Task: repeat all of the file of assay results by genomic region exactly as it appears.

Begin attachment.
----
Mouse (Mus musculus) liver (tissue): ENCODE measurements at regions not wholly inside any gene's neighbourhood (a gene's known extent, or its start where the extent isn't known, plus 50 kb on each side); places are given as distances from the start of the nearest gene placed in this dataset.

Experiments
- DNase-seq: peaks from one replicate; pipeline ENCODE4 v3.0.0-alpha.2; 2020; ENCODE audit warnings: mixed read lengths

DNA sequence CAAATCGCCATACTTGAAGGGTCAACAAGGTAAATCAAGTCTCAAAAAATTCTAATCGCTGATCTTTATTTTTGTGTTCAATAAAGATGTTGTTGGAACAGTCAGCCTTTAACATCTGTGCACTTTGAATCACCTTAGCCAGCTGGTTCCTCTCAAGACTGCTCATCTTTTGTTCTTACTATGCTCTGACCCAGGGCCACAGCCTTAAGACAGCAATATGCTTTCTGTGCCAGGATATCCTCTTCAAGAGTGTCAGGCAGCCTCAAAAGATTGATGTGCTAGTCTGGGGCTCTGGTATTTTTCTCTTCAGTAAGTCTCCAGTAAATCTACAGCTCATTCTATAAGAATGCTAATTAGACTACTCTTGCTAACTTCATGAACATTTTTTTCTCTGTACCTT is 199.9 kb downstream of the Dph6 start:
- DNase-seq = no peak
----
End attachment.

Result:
Mouse (Mus musculus) liver (tissue): ENCODE measurements at regions not wholly inside any gene's neighbourhood (a gene's known extent, or its start where the extent isn't known, plus 50 kb on each side); places are given as distances from the start of the nearest gene placed in this dataset.

Experiments
- DNase-seq: peaks from one replicate; pipeline ENCODE4 v3.0.0-alpha.2; 2020; ENCODE audit warnings: mixed read lengths

DNA sequence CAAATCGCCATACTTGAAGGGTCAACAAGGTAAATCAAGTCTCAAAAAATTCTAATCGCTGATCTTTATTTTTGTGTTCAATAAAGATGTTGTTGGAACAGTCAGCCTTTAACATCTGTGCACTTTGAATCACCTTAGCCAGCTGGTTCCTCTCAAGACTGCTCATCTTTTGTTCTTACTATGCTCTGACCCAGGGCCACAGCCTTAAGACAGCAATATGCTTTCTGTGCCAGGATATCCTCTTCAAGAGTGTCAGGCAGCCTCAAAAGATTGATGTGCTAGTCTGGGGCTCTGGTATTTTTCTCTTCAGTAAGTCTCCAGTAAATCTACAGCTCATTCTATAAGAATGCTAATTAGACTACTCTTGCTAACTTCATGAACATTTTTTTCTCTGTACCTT is 199.9 kb downstream of the Dph6 start:
- DNase-seq = no peak